An Auckland teenager shot during an unprovoked attack late on Friday night is today having surgery to remove a pellet from his face.
Matthew Sparrow, 17, who attends St Kentigern College, was shot three times by teenagers "looking for a party".
One pellet struck him in the face, penetrating the flesh and causing heavy bruising, another lodged in his cheek and the third was fired at his chest, although it failed to pass through thick clothing.
Matthew was shot in a park in Remuera's Upland Rd trying to defend his 17-year-old girlfriend Katrina Labb, who was being threatened with a screwdriver by one of two young men who were demanding to know where parties were.
Matthew's father, Simon Sparrow, told the Herald on Sunday: "Parents don't know what's going to happen to your sons and daughters when they go out... who would've thought my son would've ended up being shot.
"We are so lucky. You could've had another headline like last week."
Simon Sparrow was referring to Auckland Grammar schoolboy Augustine Borrell, 17, who was buried at the Mangere Lawn Cemetery yesterday, a week after he died from a stab wound after gatecrashers arrived at a Herne Bay party he was attending.
Diocesan School student Katrina Labb said she, Matthew and seven others were in the park when they were approached by two youths who wanted directions to a party.
"We were just hanging out when two guys in hoodies and blue bandanas walked up and asked where the party was that we had been to," she said. "They didn't have any guns then. We just told them we didn't know of any parties and they went away. They talked in a gangsta way and were really thugged out, but we thought they had left."
Ten minutes later the boys came back, covering half their faces with their bandanas and pointing their guns - and a screwdriver - at the group, demanding they hand over their belongings.
"One of the guys held a gun above my friend Sarah's head and the other guy held a screwdriver above mine," said Labb.
"Matt knew it wasn't a real gun and kept saying he knew [it wasn't], then one of the guys said to Matt, 'Don't be smart with me,' before hitting him." Labb and the others ran to a neighbouring house and called the police, leaving Matthew and a friend behind.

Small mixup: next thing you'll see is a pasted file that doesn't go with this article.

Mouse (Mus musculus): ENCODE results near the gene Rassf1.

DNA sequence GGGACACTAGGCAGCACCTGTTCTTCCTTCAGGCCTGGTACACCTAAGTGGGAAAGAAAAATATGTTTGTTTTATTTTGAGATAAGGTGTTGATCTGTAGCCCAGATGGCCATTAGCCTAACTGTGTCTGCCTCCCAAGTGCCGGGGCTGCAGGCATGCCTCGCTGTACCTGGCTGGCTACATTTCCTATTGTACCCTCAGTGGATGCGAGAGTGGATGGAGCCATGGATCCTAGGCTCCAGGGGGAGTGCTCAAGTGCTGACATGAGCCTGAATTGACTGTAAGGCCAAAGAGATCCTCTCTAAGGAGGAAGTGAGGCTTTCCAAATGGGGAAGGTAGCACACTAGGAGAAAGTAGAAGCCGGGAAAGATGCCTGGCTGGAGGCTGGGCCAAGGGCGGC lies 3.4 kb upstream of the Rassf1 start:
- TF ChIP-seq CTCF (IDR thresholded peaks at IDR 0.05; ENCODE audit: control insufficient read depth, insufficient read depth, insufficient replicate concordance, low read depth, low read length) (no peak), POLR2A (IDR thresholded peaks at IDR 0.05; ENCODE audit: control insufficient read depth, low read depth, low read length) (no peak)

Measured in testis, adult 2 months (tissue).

Then the girls heard two shots. Labb said: "Matt was lying on the ground and then they shot him in the face then again in the chest."
Piers Lennox-King, Katrina's dad, said: "It's been a lesson to all of us that we have to be more careful... Our home patch is not the sacrosanct turf that it once was. It's a huge shock."
Simon Sparrow said Matthew's friends had gathered at his bedside as he was being prepared for surgery. They were hoping that once the pellet was removed, he would be able to go home.
"We're not going to lock him up but we maybe have to be more aware about where he's going and who he is going out with. Tell your kids to go somewhere safe - as safe as can be.
"Kids are mobile these days, they all have cars and you can't control where they are going every minute."
He said Matthew was "up and down", but became upset when he focused on what happened. "All he was doing was protecting his girlfriend."
Classmate Adam Caldwell, who hosted the get-together at his house on Ngapuhi Rd before the attack, says Sparrow is "a really happy, decent guy".
"He's just a real close mate who was standing up for his friends. We can definitely all count on him to have at our backs." "You hear about things but it's never happened this close to home before," he says.
His mother, Sarah, said her son and friends were responsible young people who did not go looking for trouble. "Kids have to watch their backs no matter where they go and something like this makes me want to protect them even more."
Upland Rd resident Helen Maguire was shocked the violent attack had happened in Remuera.
"I heard someone shouting and I actually thought it was something on the TV because I don't really expect this sort of thing around here. But when I looked out the window I saw girls crying and yelling to someone on their cellphone."